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Are there any hard drives that exist that have multiple independent read/write heads on the same hard drive platter? Correct me if I'm wrong, but I would expect that doing this would solve a lot of disk contention problems in a situation where multiple things are being read/written in parallel. Particularly in the case of database servers and the like. If this has not been done, why not? Is it too expensive? Is it inefficient? Is it too technically difficult? Is it unnecessary?

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5 Answers 5

up vote 8 down vote accepted

It would improve latency by reducing head movements required (by having head set responsible for a specific band of the platter surface or by intelligently moving them for the given workload). It may also reduce the average amount of time the heads wait for the right bit of data to move past once they are in position (if the best positioned head was moved into place for each request). There might also be an in throughput for some use cases if the controller logic were bright enough to see the use pattern and keep the heads in the right general places.

But I don't think it will happen due to expense and complexity:

  • You have to find room for the extra mechanical parts within the drive case (if you have ever opened a drive you'll see who difficult this could be - it would need a massive miniaturisation effort or a reduction in physical platter sizes).
  • The extra intelligence required in the controller firmware in order to make any good use of the extra heads generally (without risking reducing performance in some use cases) would result in significant extra complexity, increasing the chance of bugs.
  • Even with all the mechanical and programming effort the result would not match other much cheaper solutions that reduce latency and increase throughput. Specifically the use of solid state technologies and/or pairing (or tripling, and so on) individual drives in RAID0 arrays, so the idea would be very unlikely to be commercially viable.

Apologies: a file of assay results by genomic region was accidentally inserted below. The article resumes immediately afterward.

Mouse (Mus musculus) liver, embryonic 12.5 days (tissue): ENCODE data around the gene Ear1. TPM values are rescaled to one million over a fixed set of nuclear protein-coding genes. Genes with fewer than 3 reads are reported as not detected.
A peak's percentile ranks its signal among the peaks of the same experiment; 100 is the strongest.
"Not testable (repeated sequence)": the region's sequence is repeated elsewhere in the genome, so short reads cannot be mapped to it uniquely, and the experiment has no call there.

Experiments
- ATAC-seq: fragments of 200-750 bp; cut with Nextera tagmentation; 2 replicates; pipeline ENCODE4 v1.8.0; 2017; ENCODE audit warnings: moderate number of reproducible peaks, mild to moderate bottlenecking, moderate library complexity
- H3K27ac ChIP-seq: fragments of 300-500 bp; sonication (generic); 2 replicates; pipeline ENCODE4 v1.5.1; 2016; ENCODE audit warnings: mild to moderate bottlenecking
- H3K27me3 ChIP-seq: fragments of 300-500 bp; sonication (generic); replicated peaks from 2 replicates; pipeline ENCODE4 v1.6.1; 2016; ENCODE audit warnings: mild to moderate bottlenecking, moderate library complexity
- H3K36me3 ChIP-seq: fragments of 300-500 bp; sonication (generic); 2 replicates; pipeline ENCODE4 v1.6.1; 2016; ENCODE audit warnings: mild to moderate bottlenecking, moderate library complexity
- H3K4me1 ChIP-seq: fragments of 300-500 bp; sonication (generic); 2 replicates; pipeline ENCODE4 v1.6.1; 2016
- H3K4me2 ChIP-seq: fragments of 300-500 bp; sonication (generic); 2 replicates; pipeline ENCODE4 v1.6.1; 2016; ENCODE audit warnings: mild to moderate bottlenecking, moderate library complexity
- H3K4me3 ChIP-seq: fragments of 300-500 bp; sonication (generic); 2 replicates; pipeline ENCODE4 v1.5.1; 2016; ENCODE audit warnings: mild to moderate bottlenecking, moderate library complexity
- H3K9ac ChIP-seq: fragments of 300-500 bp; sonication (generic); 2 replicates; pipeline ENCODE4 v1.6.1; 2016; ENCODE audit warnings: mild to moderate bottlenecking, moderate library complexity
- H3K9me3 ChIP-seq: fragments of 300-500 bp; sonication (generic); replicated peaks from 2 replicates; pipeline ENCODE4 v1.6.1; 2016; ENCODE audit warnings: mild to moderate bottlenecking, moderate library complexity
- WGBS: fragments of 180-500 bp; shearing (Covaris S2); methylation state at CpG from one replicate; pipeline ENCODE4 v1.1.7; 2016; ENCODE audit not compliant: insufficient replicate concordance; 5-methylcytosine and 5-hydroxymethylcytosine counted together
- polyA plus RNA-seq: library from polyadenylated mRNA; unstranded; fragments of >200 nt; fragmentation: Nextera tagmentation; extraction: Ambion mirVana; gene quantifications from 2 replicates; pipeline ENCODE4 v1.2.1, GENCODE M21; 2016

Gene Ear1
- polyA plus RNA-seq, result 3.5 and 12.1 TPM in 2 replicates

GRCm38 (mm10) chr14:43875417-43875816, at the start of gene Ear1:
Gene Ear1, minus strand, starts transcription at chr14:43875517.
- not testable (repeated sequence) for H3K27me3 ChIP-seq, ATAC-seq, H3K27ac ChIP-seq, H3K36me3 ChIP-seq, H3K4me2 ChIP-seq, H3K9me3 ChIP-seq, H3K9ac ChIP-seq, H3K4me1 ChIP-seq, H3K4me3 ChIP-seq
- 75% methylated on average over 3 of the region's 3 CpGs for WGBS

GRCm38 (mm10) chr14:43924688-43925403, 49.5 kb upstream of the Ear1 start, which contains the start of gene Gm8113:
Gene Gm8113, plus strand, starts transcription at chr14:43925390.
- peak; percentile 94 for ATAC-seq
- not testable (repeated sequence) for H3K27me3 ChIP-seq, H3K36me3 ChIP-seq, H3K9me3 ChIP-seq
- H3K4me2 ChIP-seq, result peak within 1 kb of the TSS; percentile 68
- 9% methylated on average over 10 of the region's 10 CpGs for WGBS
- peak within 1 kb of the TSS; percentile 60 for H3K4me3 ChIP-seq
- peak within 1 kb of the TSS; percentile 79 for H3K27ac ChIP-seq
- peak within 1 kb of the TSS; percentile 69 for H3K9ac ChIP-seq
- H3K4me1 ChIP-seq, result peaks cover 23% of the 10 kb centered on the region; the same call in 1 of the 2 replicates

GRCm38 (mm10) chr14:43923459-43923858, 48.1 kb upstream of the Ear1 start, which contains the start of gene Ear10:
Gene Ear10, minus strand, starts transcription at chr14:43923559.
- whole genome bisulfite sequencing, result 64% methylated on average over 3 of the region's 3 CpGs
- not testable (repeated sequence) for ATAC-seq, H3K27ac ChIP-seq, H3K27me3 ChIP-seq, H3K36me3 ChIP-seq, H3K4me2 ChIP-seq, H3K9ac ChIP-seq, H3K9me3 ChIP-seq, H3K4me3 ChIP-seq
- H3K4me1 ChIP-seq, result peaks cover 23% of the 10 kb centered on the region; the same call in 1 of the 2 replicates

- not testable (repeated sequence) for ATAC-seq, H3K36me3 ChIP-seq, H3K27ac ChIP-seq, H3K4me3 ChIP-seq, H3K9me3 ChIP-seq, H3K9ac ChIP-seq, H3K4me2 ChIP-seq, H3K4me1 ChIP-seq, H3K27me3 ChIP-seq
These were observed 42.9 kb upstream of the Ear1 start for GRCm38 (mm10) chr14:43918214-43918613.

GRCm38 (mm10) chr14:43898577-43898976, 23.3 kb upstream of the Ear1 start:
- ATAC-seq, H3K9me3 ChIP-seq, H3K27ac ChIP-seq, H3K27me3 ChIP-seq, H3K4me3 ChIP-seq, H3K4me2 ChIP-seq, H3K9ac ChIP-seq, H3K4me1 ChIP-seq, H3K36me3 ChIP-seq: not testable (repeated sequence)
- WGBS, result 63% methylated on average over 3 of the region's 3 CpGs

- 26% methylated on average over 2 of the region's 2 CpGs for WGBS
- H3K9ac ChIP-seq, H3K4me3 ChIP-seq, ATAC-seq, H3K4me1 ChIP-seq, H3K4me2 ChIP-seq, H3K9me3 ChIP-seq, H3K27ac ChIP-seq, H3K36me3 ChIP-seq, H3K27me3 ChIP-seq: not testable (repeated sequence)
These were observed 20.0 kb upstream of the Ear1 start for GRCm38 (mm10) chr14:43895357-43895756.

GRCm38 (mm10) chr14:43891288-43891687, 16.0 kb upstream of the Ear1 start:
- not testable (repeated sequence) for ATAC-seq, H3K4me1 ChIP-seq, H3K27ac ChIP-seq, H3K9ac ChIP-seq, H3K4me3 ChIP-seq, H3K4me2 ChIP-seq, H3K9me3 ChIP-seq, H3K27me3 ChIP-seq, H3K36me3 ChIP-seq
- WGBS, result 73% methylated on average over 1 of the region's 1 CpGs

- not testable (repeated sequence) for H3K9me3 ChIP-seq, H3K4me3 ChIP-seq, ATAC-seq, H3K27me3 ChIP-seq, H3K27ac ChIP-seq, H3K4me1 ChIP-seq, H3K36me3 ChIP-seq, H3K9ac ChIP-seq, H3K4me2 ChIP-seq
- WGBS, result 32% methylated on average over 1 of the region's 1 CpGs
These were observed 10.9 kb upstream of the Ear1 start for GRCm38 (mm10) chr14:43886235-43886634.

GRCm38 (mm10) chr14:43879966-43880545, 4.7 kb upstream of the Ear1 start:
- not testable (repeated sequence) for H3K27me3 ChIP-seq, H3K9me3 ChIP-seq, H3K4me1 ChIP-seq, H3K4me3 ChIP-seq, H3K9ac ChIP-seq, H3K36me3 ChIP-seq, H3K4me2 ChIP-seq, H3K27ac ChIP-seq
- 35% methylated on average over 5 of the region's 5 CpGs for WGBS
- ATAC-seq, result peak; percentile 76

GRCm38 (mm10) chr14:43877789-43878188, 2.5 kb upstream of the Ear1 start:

• The extra mechanical complexity, as well as making the drives harder to manufacture, would make the them much more prone to failure.

Another similar idea that I've seen discussed is having the heads serving each platter surface move independently, but this is also impractical due to mechanical complexity.

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1  
What about multiple read/write heads on one single moving arm. That could in theory reduce access times quite a bit as far as I can understand. –  Waxhead Nov 25 '11 at 23:26
    
@Waxhead: you would be doubling up (at least) the electronics for the heads and adding mechanical structure (the actual heads) on the arms, making construction more complex. If would only sigificantly reduce latency if one of the heads on the arm happened to be in just the right place already, otherwise while you could recude arm movement time by chosing which head is used you stil have the same setting and wating-for-the-right-bit-of-disk-to-dloat-by times. So the cost/benefit ratio would not make it unlikely to be a practical design option. –  David Spillett Nov 28 '11 at 12:21

The actual alternative to this is really SSD (Solid State Disk) drives which doesn't have a head or a platter. These are becoming more and more popular and cheaper by the week. I have done quite a bit of work with these drives and they are impressive to say the least.

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There's a good article about this question in the PC Guide. Connor Peripherals used to make such a drive. Apparently the main obstacles were marketing.

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I'm not aware of any manufacturer that builds such an animal but a RAID 0 card and two hard drives accomplish the same thing and more.

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Database servers generally have some form of RAID the extra mechanical complexity required is not worth the gain, when you can use cheaper devices for the same effect.

I do remember a CDROM drive that could read data from 7 points at the same time - iirc this was not random, but sequential, allowing the device to read parts of the same file at the same time. It was not so the drive was faster, but quieter (it could spin slower for similar transfer rates).

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